G-d says to Ezekiel: “…prophesy and say to them, ‘Behold I open your graves and raise you up from your graves, My people, and I shall bring you to the land of Israel. Then you will know that I am G-d when I open your graves and when I raise you from your graves…and I shall put My spirit into you and you shall live…’” (Ezekiel 37:12-14)
Sources in the Torah for Resurrection of the Dead
The Talmud in Tractate Sanhedrin includes many discussions among the Sages about resurrection having its source in the Torah:
Rabbi Simai asks “…Where do we find an allusion to the resurrection of the dead in the Torah?…For it’s stated ‘I have established My covenant with them to give them the land of Canaan’” (Sanhedrin 90b)
This refers to the verse in Exodus 6:4 where G-d relates to Moses what He said to the Patriarchs regarding giving them the land of Canaan. Here, G-d does not say to Moses ‘to give you’ but rather it says ‘to give them’. Thus, the Patriarchs will be resurrected and take possession of the land.
One of the most famous passages in the Torah describes the splitting of the sea following the Jewish exodus from Egypt. At that momentous occasion, the people were spiritually inspired to sing songs of praise to G-d. Most English translations render this verse as:
“Then Moses and the Children of Israel sang this song to G-d.”
Rashi (Rabbi Shlomo ben Yitzchak, 1040-1105) points out that the Hebrew is actually in the future tense and should read:
“Then Moses and the Children of Israel will sing this song to G-d.”
Just as they sang to G-d at the splitting of the sea, they will also rise and sing praises to G-d at the resurrection.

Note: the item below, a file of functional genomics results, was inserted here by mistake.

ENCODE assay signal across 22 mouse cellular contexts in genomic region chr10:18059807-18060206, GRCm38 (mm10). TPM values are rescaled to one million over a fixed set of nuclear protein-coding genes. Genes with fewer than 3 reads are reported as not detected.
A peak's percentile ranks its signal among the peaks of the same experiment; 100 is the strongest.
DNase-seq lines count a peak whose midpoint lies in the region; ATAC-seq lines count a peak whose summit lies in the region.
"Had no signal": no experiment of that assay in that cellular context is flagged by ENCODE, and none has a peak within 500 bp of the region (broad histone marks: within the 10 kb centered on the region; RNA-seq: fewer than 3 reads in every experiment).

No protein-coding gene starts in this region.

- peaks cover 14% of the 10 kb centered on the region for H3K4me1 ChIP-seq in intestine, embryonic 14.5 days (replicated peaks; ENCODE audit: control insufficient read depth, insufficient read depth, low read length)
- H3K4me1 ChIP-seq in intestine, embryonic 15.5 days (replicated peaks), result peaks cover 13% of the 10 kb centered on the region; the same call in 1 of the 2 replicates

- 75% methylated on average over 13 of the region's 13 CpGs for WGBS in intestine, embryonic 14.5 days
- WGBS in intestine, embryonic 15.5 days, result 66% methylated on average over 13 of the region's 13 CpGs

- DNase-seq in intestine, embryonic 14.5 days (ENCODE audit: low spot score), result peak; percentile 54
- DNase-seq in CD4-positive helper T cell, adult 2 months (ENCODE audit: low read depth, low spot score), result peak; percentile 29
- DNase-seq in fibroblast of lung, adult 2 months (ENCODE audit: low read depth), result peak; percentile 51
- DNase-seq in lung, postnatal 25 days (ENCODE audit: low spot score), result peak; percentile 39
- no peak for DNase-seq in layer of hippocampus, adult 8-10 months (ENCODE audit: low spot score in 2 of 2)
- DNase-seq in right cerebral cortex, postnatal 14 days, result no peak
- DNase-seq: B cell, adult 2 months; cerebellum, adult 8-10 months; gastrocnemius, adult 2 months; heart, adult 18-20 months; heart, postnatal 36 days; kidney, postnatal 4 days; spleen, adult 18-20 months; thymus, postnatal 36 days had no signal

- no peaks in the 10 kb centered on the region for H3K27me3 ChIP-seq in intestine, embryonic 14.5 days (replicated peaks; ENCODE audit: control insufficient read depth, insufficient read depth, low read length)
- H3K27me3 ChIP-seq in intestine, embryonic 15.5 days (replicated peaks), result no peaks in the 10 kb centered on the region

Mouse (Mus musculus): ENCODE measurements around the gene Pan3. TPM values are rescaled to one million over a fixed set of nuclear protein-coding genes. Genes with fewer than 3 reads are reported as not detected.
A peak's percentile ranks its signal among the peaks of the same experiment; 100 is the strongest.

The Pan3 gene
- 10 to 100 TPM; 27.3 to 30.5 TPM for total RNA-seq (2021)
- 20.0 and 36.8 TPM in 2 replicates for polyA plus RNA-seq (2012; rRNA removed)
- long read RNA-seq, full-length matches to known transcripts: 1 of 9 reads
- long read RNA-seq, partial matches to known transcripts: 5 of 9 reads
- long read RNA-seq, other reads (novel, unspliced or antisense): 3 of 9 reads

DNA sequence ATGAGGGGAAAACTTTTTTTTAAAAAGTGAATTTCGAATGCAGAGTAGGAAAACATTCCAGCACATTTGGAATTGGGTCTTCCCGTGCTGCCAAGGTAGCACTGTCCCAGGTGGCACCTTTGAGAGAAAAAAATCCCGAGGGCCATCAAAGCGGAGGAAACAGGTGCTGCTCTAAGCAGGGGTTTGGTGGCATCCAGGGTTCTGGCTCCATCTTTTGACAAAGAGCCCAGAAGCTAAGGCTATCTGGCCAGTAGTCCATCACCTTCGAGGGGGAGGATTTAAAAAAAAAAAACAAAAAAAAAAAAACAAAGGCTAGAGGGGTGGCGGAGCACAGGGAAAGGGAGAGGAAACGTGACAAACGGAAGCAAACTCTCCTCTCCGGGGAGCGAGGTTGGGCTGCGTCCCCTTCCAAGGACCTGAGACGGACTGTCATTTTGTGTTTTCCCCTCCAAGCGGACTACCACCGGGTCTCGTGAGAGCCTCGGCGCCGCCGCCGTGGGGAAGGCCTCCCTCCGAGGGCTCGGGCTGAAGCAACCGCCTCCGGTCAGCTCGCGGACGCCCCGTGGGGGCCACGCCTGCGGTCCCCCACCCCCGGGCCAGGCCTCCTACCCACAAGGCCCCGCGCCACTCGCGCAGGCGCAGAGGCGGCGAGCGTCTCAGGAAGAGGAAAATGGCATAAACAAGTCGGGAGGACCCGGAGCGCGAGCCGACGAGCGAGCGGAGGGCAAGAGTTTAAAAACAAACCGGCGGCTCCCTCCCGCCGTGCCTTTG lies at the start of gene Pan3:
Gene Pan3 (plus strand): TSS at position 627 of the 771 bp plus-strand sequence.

Why Resurrection in a Body?
Since resurrection is a reality, the next question is why? Why can’t people just remain as souls happily basking in the light of the Divine Presence? Why bring souls back down in bodies?
To answer this question, we need to answer another question first.
What is the Purpose of Creation?
Our Sages teach that G-d created numerous spiritual worlds, and despite that, He desires to have a home in this physical world. How do we make this world G-d’s home? By revealing His presence here. We do that by fulfilling His commandments and performing acts of goodness and kindness. Although our souls inspire our bodies to perform G-d’s will, it’s the body that does the work, whether through thought, speech, or action. The body needs reward as well as the soul. Why shouldn’t it be resurrected?
The prophet Isaiah says about the Messianic era:
“…the world will be filled with the knowledge of G-d as the waters cover the seabed.” (Isaiah 11:9)